While not the album of the same name Boothe cut for Trojan in 1974, this compilation does include songs from that release, along with many other standout tracks spanning the singer's rocksteady and early-reggae prime. Often likened to Wilson Pickett, Boothe, with his similarly gruff soul delivery, is in top form throughout the 26 tracks here. In addition to hits from his fruitful stay with producer Lloyd Charmers - including "Crying Over You," "Rasta Never Fail," and the .
Everything I Own is the seventh studio album by Jamaican recording artist Ken Boothe. It was released in 1974 by Trojan Records. It is not to be confused with the three Ken Boothe compilation albums, Everything I Own (1997), Everything I Own: The Best of Ken Boothe (2003) and Everything I Own: The Definitive Collection (2007)
Ken Boothe - Everything I Own. Everything I Own. Ken Boothe. Download MP3.
Everything I Own (CD, Album, RE). Trojan Records, Spectrum Music (2). SPECORIG1008. Everything I Own (LP, Album, Ltd, Num, RE, Ora).
Album · 1996 · 26 Songs. Everything I Own Ken Boothe. Listen on Apple Music.
Where Ken Boothe shines is in the cover versions of soul music. The difference is that he takes songs that are excellent in their own right ("Everything I Own," "Love Don't Love Nobody," "That's the Way Nature Planned It") and lays them down in smooth reggae style. He is not derivative and trying hard to twist the song to fit into his style. He is simply interpreting the songs in his own way, straight from the heart. And the production is excellent, from instrumentation to perfectly mixed harmonizing backing vocals . Jamaican Otis Redding indeed.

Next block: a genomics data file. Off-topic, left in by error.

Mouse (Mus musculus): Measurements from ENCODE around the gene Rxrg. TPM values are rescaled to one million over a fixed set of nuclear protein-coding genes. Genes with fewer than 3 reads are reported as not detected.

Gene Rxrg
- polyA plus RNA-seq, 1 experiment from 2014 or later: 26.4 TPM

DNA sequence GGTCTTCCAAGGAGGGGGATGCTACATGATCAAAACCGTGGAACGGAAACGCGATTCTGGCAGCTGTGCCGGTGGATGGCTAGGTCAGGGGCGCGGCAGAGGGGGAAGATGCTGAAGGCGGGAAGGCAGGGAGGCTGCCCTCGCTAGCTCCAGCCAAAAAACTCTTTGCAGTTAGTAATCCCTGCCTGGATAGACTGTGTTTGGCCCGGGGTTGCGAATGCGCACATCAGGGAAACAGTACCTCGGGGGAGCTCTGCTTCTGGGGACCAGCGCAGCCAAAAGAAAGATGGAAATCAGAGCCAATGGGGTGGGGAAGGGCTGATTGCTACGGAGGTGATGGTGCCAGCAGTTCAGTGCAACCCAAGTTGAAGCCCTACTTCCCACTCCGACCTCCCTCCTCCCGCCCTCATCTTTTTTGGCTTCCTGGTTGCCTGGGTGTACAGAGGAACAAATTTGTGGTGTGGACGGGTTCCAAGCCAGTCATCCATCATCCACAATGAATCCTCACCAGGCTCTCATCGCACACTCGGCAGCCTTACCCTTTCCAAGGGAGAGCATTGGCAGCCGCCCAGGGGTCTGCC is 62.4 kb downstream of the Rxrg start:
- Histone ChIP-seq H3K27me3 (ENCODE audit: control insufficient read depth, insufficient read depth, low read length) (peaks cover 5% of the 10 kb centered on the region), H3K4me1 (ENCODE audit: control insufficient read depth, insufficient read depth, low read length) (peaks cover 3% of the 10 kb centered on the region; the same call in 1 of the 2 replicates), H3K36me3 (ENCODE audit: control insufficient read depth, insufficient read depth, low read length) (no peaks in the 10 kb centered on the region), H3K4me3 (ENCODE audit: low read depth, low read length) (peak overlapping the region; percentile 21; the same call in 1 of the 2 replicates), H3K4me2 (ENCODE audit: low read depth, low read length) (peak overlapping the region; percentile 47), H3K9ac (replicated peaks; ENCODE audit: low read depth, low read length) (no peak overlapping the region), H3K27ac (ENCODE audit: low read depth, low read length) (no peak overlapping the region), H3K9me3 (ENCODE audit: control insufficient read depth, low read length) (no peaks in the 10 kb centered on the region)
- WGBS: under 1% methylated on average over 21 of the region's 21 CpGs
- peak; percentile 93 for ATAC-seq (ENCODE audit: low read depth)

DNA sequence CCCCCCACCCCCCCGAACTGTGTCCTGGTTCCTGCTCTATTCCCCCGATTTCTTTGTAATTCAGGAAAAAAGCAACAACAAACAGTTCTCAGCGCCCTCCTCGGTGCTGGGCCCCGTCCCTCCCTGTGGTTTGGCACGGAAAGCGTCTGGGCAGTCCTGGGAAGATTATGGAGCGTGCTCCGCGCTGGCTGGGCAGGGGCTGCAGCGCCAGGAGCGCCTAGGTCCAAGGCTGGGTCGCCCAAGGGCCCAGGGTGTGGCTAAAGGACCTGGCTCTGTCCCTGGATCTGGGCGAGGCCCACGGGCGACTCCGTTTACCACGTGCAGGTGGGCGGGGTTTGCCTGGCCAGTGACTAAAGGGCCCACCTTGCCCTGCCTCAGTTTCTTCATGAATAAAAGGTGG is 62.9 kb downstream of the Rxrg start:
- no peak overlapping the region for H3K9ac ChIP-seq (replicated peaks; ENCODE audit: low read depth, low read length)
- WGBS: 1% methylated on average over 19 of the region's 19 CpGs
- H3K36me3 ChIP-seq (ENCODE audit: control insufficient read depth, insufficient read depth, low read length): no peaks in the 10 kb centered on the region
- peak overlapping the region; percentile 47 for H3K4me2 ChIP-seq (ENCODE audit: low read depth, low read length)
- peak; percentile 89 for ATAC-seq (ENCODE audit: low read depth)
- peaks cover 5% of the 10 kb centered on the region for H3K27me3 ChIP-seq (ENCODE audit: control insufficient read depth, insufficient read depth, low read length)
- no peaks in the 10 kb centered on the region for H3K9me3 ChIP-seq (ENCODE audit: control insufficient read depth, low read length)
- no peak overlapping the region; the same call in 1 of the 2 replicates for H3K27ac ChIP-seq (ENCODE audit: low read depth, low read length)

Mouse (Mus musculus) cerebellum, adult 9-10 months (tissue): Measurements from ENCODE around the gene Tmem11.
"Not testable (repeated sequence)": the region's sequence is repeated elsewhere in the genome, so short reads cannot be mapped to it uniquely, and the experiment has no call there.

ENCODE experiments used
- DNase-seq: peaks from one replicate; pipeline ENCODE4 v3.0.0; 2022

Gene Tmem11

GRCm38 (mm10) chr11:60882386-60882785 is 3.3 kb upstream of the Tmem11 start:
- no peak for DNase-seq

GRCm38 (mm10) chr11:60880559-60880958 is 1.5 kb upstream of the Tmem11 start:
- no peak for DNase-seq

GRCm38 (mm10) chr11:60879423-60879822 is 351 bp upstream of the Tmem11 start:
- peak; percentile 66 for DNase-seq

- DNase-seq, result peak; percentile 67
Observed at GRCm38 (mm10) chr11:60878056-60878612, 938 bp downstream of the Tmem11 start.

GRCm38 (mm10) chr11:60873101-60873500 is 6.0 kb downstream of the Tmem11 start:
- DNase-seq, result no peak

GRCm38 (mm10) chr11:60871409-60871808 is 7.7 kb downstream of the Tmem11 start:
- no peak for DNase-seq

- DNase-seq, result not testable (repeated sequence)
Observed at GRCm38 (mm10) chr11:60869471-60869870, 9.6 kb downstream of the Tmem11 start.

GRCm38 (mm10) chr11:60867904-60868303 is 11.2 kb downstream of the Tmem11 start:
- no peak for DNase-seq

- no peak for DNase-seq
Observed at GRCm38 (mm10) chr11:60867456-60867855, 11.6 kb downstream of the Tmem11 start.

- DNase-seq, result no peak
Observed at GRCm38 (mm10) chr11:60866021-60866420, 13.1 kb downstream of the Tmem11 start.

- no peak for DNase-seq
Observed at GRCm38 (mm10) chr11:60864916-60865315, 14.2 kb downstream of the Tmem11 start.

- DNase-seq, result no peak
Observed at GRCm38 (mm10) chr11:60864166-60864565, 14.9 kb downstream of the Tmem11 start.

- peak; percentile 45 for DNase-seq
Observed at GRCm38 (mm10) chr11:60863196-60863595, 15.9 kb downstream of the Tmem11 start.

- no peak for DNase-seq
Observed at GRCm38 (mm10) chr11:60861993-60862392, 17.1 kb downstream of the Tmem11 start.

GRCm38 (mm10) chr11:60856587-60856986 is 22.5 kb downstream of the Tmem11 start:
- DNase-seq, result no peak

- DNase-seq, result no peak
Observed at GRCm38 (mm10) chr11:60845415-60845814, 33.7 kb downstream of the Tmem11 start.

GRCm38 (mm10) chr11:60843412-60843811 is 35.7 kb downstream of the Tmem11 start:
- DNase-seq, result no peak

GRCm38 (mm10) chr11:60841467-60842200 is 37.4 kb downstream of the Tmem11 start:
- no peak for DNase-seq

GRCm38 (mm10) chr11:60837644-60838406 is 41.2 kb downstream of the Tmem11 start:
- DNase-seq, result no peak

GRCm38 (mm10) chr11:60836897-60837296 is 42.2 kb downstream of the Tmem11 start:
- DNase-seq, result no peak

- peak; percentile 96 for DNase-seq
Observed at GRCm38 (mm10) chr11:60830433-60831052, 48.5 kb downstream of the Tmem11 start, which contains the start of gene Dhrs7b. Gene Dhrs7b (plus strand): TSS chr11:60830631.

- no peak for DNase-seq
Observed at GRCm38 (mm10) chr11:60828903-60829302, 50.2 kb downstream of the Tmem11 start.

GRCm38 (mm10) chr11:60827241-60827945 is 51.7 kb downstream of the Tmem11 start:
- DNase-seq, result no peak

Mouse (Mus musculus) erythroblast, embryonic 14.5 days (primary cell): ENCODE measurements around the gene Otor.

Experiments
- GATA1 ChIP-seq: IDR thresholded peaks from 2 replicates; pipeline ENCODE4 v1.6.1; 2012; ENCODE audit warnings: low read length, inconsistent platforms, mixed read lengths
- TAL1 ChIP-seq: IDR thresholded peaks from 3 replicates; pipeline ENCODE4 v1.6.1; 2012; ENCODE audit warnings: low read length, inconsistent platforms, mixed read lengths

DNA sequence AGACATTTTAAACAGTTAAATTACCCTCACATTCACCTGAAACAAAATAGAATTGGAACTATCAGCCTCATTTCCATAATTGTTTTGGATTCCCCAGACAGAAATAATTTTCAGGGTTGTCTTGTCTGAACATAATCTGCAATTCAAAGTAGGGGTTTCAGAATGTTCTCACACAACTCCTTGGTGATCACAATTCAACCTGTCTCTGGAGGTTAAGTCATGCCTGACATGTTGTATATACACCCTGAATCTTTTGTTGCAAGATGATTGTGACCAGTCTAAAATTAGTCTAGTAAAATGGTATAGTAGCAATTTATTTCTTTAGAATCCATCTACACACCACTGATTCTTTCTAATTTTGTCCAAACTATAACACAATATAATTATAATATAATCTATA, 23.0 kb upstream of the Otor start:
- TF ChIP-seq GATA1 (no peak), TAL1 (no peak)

Everything I Own" is a song written by David Gates. It was originally recorded by Gates's rock band Bread for their 1972 album Baby I'm-a Want You. Although initial listeners may have interpreted it as a song about a broken relationship, Gates would later reveal that it was a song about the passing of his father. According to the book 1000 UK Hits by Jon Kutner and Spencer Leigh, at his father's funeral, a friend took David Gates aside and said, "Your dad was so proud of what you were doing. Owing more to the Ken Boothe version, the sweet reggae style was reminiscent of his earlier debut hit with Culture Club, "Do You Really Want to Hurt Me?". Coming at the time of his arrest for possession of heroin, it provided a major boost to his career. Other than the UK, it was a number one in many countries (including Canada, Ireland, Italy, Norway and South Africa) and top 10 in many markets too.
Everything I Own. Evil Girl. Crying Over You. Sad and Lonely. My Heart Is Like a Open Book. You Will Reach Your Goal.